Blood and Platelet Donation Qualifications To ensure the safety of patients and donors, certain qualifications must be met before making a donation. Please note that units of blood and platelets collected at City of Hope are used only for City of Hope patients. We do not transfer or sell any blood products to other hospitals. To make an appointment online, go to: www.iDonateBlood4Hope.org If you would like to donate, you must be at least 17 years of age and weight at least 110 lbs. Donors age 16 may donate if they weigh a minimum of 120 lbs. and have a signed City of Hope Donor Center Parental Consent. All donors must possess a government issued picture ID (e.g., a driver's license, passport, etc.). We also encourage you to have a healthy meal and be well hydrated (with non-caffeinated fluids) before donating. Please note for platelet pheresis donors only: Do not take any ibuprofen, aspirin or aspirin-containing products 48 hours before your donation. Directed donors must present the following information at the time of donation: the patient's name (as registered in the hospital), date of birth and/or medical record number. A donor's blood type cannot be determined before donation. If the donors blood passes all tests, but is not the same blood type, it will automatically be released for use by other patients. There is no credit system for directed units donated at local hospitals or any other collection agency. Have had cold or flu symptoms three days prior to donation or do not feel well on day of donation Have taken antibiotics in the last two days Had major dental work (crown, root canal, gum surgery) in the past 24 hours Have a history of cancer (except basal cell skin or in situ cancers) Had a tattoo, ear or skin piercing at a regulated facility in the last two w Continue reading >>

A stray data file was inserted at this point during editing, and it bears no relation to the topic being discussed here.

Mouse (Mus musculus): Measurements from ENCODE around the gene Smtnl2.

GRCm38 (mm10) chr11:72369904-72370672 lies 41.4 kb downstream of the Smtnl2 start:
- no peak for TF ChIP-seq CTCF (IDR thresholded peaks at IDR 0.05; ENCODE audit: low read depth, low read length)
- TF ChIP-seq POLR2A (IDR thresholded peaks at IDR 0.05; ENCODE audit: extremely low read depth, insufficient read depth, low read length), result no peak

Giving Blood | Diabetes Forum The Global Diabetes Community

Giving Blood | Diabetes Forum The Global Diabetes Community

Diabetes Forum The Global Diabetes Community Find support, ask questions and share your experiences. Join the community Are type 1 diabetics allowed to give blood as i always used to? viewtopic.php?f=1&t=14727&p=134725&hilit=blood+donors#p134725 You can get further information about this and other issues by contacting the special national blood donor helpline on 0300 123 23 23 (local call rates), open 24 hours a day. Sadly, no, you can't give blood (or plasma) if you have type 1 diabetes. That was one of the things that upset me most when diagnosed. However, I have managed to pursuade a few friends to donate blood to replace me as a former donor. As above, no, we can't. Although I would be interested to know if anyone knows the reason why? I was told that " I needed my blood more than they did" but can't work this out. I can imagine why they might not want it....but not why it would harm me, if I was otherwise healthy. It doesn't matter what type you are. If you're on insulin you can't give blood, if you aren't on insulin then you can. I'm afraid it's not quite so 'simples'........ Diabetic's are not excluded from giving blood simply because they have Diabetes. The UK Blood Services Standing Advisory Committee on Care and Selection of Donors has concluded that blood donation is safe for people with Diabetes who manage their condition by taking tablets and have no complications or other underlying medical conditions. Always best to check with the Agency first by phoning the number Sue gave in her post. There are MANY other reasons why a Diabetic may not give blood, especially if there are other conditions. Diabetic's are not excluded from giving blood simply because they have Diabetes. Glad to hear that, I was thinking of giving blood at the end of the month - we have a Continue reading >>

Who Can Donate Blood?

Who Can Donate Blood?